This is a sample exam question to which I don't have a model answer. I'd appreciate your feedback.

Question.

It is thought that a consumer measures the utility $\displaystyle u$ of posessing a quantity $\displaystyle x$ of apples and a quantity $\displaystyle y$ of oranges by the formula:

$\displaystyle u=u(x,y)=x^{\alpha}y^{1-\alpha}$.

It is know that, when a consumer's budget for apples and oranges is $1, he will buy 2 apples and 1 orange when they are equally priced. Find $\displaystyle \alpha$.

The price of oranges falls to half that of apples with the price of apples unchanged. How many apples and oranges will the consumer buy for $10?

[Hint. First solve a utility maximisation problem with $\displaystyle \alpha$ as a parameter.

Answer.

First part, finding alpha.

I will maximise $\displaystyle u(x,y)==x^{\alpha}y^{1-\alpha}$ by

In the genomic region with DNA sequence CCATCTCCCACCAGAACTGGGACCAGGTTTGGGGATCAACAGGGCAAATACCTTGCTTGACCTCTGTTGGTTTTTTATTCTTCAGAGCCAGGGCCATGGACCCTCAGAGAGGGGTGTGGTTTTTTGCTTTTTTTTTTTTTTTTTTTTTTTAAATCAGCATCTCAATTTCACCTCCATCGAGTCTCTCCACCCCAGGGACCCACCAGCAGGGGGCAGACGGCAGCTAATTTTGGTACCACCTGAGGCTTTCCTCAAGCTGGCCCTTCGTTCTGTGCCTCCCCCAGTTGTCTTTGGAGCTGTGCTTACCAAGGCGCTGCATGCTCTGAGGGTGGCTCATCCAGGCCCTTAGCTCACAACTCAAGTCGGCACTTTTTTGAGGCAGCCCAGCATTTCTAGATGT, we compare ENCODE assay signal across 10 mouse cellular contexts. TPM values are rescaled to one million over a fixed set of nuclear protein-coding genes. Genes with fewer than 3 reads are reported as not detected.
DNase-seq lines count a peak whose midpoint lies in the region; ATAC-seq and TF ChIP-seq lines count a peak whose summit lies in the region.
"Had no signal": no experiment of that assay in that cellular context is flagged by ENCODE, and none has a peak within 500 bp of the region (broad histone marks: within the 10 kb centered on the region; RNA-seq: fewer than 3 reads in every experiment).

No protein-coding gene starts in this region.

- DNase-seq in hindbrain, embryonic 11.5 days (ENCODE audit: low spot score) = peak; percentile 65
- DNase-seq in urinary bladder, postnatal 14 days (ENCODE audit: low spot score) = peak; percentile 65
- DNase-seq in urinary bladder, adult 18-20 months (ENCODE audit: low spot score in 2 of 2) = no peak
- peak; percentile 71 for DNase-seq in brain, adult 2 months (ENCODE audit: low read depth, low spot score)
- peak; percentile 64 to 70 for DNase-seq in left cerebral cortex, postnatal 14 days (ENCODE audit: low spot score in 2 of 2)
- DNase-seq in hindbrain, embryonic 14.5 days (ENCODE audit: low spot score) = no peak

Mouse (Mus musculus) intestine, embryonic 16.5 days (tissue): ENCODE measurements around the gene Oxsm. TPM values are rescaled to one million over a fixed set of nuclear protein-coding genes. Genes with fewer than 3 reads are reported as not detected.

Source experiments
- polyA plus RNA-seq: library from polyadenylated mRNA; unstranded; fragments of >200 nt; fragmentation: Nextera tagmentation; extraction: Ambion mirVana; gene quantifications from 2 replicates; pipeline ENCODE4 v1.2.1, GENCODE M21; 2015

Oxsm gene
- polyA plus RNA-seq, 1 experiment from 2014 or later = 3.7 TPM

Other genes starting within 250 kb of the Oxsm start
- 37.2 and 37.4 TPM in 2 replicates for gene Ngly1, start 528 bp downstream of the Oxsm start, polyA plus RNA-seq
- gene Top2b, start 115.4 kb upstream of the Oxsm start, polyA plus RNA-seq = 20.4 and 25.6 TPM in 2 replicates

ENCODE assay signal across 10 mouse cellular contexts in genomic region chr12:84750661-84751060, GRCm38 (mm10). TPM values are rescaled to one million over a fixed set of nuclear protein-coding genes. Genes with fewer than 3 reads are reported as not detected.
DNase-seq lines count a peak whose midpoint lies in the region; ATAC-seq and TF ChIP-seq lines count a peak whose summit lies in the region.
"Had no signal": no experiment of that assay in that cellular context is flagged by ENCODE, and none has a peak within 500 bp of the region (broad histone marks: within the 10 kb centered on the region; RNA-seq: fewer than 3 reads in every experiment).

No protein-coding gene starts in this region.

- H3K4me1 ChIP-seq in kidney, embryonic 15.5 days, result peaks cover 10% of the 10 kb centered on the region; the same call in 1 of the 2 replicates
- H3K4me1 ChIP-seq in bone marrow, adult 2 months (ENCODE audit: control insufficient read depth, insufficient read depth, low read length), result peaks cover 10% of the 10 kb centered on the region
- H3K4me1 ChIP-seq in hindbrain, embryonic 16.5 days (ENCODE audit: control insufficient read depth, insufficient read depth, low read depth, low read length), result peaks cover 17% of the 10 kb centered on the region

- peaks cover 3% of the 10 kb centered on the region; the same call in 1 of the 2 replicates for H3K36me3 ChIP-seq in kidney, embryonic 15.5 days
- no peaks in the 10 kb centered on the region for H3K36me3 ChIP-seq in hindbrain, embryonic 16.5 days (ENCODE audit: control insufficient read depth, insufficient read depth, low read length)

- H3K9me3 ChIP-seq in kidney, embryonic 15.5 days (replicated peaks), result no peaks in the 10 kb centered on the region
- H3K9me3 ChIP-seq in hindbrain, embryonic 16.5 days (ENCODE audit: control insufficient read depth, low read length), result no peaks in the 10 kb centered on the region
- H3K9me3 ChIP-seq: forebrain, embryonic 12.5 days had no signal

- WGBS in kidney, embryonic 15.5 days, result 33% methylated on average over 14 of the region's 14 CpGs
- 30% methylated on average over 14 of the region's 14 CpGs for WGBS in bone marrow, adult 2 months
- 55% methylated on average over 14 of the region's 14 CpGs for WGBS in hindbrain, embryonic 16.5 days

first - find critical points by setting the first derivative to zero, then

second - evaluate the second derivative at this critical point(s)

$\displaystyle \nabla{u(x,y)}=({\frac{\partial{u}}{\partial{x}}}{ \frac{\partial{u}}{\partial{y}}})^T=(\alpha{x}^{\a lpha-1}y^{1-\alpha}, x^{\alpha}(1-\alpha)y^{-\alpha})^T=(0,0)^T$

$\displaystyle \alpha{x}^{\alpha-1}y^{1-\alpha}=x^{\alpha}(1-\alpha)y^{-\alpha}$

Then I use the fact that for $1 consumer would buy 2 apples and 1 orange, so I substitute x=2 and y=1:

$\displaystyle \alpha{2}^{\alpha-1}1^{1-\alpha}=2^{\alpha}(1-\alpha)1^{-\alpha}$

$\displaystyle \alpha2^{\alpha-1}=2^{\alpha}-2{\alpha}\alpha$

$\displaystyle \alpha*2^{\alpha-1}-2^{\alpha}+2^{\alpha}*{\alpha}=0$

$\displaystyle 2^{\alpha}(\frac{\alpha}{2}-1+\alpha)=0$

Now when I try to evaluate the second derivative, it is Hessian matrix and it's determinant is 0. Therefore, the test is inconclusive.

What can I do here to show that alpha=2/3 gives the maximum value of the function? (if it does...)

Given $\displaystyle \alpha=2/2$ and the utility function is $\displaystyle u=u(x,y)=x^{\frac{2}{3}}y^{1-\frac{2}{3}}$

I will post the second part as a separate post, as this one is growing long.